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Society And Culture

The Leonard Lopate Show

Azar Nafisi on Why Fiction Matters in America

Tuesday, October 21, 2014

The author of Reading Lolita in Tehran discusses her favorite American novels and why she believes literature and reading are vital to American culture.

Comments [3]

The Leonard Lopate Show

The Long-Term Consequences of Short-Term Gratification

Wednesday, September 10, 2014

The pursuit of short-term self-gratification, once seen as a sign of personal weakness, has become the default principle not only for individuals, but for many sectors of our society.

Comments [7]

The Leonard Lopate Show

Jazz Age Manhattan and the Making of Modern America

Wednesday, June 25, 2014

New York was transformed by the tremendous energy of the 1920s, making Manhattan the social, cultural, and commercial capital of the country.

Comments [3]

The Leonard Lopate Show

Writer Edmund White's Fifteen Years in Paris

Friday, May 23, 2014

He moved from New York City to Paris in 1983, in the midst of the AIDS crisis, without knowing French.

Comments [1]

The Leonard Lopate Show

Genes, Race, and Human History

Thursday, May 08, 2014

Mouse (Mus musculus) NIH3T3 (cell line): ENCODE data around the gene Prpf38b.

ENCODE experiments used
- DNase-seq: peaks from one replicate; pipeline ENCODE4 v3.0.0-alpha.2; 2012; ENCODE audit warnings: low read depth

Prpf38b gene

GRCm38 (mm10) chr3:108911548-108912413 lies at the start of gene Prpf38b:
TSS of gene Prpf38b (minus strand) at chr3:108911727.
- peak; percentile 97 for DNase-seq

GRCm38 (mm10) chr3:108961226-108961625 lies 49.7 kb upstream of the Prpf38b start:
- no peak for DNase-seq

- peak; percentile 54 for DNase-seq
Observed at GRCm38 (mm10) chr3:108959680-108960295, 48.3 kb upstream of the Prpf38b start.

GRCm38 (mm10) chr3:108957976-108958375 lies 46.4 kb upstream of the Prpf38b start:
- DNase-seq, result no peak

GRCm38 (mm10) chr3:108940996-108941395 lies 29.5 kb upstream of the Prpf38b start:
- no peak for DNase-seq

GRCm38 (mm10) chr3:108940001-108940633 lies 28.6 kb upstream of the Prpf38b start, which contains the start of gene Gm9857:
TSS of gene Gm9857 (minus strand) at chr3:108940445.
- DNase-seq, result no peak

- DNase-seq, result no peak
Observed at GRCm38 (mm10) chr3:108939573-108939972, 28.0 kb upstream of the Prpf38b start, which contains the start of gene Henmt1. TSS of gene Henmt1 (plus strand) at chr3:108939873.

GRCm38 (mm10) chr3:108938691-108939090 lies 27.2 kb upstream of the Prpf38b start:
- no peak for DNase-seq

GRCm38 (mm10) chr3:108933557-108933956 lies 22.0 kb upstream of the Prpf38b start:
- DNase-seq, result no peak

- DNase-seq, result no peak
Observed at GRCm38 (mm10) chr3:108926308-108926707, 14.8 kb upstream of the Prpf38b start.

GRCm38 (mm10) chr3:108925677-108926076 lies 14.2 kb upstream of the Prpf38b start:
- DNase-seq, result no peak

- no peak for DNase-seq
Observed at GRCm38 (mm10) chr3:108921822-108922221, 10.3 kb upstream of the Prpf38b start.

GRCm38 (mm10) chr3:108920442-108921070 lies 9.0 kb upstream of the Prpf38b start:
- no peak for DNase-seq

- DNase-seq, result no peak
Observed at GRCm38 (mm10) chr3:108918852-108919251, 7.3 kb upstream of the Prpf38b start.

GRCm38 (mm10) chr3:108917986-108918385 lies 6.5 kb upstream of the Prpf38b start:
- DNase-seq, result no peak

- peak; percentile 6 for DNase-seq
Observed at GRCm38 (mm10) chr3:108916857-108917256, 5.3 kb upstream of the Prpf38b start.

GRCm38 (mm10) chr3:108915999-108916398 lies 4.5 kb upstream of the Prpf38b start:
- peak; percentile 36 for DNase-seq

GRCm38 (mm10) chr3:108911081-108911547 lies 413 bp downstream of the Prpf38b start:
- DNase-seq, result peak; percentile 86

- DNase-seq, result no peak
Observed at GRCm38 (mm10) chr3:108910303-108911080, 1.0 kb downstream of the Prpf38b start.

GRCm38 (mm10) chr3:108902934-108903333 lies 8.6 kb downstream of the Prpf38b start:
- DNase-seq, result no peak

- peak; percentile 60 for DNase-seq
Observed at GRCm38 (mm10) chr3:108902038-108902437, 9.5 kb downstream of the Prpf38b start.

New York Times science reporter Nicholas Wade discusses how the mapping of the genome is shaping new ideas about race and its role in the human story.

Comments [18]

The Leonard Lopate Show

Strapped: A Look at Poverty in America

Monday, March 17, 2014

For the first installment of our series Strapped: A Look at Poverty in America, Sasha Abramsky, author of The American Way of Poverty, and Chris Wimer, researcher at Columbia Universty's Population Research Center, discuss how poverty is defined, and how that definition has changed—or remained stagnant—over time. They’ll also talk about what living in poverty means for individuals, families, and children, the ways of addressing poverty, and the successes and failures of the war on poverty in the 50 years since it was launched.